It is highly recommended that a school garden team use an “inclusive design process” to collect input from all members of the school and incorporate the collective ideas into a design for the school garden that represents everyone who will be using it.


What is the Inclusive Design Process?
The inclusive design process invites teachers and students to contribute creative ideas and provide input in the final design before garden installation. It emphasizes consideration of how the garden will be used, rather than its appearance, and puts the creative power in the hands of the school team, including the students.

The inclusive design process can aid in developing the appropriate adaptations to the garden to meet the needs of individuals with special needs or disabilities. If you include in your design conversations an individual with disabilities, someone who can share first-hand knowledge of the importance of having the appropriate containers, access, and tools for all to enjoy and fully participate in the garden, then you can be sure to design with universal access in mind. For ideas to design a garden that includes children with disabilities, read "Kids with Disabilities Don’t Like Radishes Either" by Gene Rothert from the Chicago Botanic Garden. If such an individual is not available to contribute to the design process, educate your development team about the concept of universal access so that you can embed it in your overall garden design.


Hold a Design Workshop
Organize a Design Workshop that relies on the inclusive design process whereby all participants can openly discuss ideas. A well-run Design Workshop generally results in strong feelings of ownership and pride in the garden and the school.

Tip: A Design Workshop is slightly different than a Vision Meeting, something we recommend you hold prior to holding a Design Workshop. The Vision Meeting is about the overarching goals and the character of the garden, its primary uses, and the school’s priorities for the space. The Design Workshop is more about garden design, a plan for building it, and plant selection. The outcomes of the Design Workshop should be guided by the outcomes of the Vision Meeting.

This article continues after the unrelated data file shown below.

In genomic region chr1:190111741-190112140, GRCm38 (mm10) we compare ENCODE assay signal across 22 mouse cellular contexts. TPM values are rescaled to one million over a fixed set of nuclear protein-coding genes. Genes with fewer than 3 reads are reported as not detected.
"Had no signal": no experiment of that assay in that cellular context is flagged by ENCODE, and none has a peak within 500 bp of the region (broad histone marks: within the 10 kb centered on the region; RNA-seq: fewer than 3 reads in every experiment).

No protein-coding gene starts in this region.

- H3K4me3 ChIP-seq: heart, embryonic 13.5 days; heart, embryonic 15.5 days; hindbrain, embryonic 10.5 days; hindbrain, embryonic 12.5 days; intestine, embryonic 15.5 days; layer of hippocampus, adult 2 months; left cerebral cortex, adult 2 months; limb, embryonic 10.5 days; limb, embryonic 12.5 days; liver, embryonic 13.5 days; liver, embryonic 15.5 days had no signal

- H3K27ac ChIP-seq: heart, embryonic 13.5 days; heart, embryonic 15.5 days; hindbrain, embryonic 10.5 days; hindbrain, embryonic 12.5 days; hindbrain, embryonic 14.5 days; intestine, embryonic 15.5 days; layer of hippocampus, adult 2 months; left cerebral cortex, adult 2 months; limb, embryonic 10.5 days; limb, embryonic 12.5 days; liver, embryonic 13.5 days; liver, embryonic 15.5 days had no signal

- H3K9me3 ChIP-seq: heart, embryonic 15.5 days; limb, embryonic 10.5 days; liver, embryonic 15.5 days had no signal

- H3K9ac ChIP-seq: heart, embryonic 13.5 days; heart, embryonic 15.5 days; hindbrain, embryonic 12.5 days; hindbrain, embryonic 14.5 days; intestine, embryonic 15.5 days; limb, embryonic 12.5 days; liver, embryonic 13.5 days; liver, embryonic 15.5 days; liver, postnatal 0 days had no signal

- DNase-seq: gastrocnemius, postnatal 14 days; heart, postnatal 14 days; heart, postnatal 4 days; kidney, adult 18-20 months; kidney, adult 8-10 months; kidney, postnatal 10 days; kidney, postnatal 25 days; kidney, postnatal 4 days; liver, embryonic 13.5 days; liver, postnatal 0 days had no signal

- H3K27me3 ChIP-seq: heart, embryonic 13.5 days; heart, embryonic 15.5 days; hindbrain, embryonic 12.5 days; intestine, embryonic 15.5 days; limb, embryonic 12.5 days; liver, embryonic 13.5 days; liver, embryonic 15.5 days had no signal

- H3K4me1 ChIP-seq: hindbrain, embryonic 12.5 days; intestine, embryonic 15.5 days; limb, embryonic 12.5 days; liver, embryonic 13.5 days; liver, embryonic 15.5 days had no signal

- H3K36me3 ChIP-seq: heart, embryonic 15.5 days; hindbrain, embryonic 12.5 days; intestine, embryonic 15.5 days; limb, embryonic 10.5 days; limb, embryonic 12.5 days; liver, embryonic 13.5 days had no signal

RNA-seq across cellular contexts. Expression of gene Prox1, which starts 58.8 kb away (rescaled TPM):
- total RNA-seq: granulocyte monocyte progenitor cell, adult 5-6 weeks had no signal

Begin by deciding who will participate. The simplest way is to have the garden team invite representatives from the student body, faculty, neighboring community, and local businesses to meet for one or more half-day workshops or two hours after school or in the evening to brainstorm ideas. In some cases, it might be more appropriate to have several different sessions that could accommodate the availability of participants.

Another approach would be to involve the entire school by having each classroom spend class sessions generating ideas and then having a representative from each classroom participate in the brainstorming session.

Logistics of a Design Workshop

Select a date, time, and location that suits everyone. Assemble the following materials for the workshop:
  • several large copies of the base map of your school garden
  • tracing paper or black overhead transparency
  • pencils, markers, colored pencils
  • flip-chart with paper, or a large chalkboard or dry-erase board

What goes on at a Design Workshop?
  • Brainstorm ideas - Give everyone a chance to contribute ideas to the garden design - write everything down; no ideas are "wrong" at this point.
  • Formulate a design concept - Sift through the brainstorm session and solidify everyone’s ideas
  • Create and approve a final design - Work closely on the drawings and design plans and reach a consensus to approve the final garden design. This may evolve in the workshop, or between workshops and next meeting.

Get some professional help if you need it!
During the design process many school garden teams find it helpful to have professional advice. Developing a master plan for the space will ensure that all components of the garden design work together, even if the garden is to be built in stages over time.

A local landscape architect or designer might offer services to a school garden project at little or no cost. A Master Gardener or an experienced gardener in the neighborhood might be delighted to help with the design and plant selection.

Tip: Just make sure the “Design Facilitator” is an individual who will truly listen to your ideas, and not just tell you theirs. A landscape design for children (and lots of them!) will be different from traditional landscapes, and the designer should keep this in mind throughout the process. Many professional in the landscape industry have little or no experience designing interactive spaces for children, so ask about this special experience.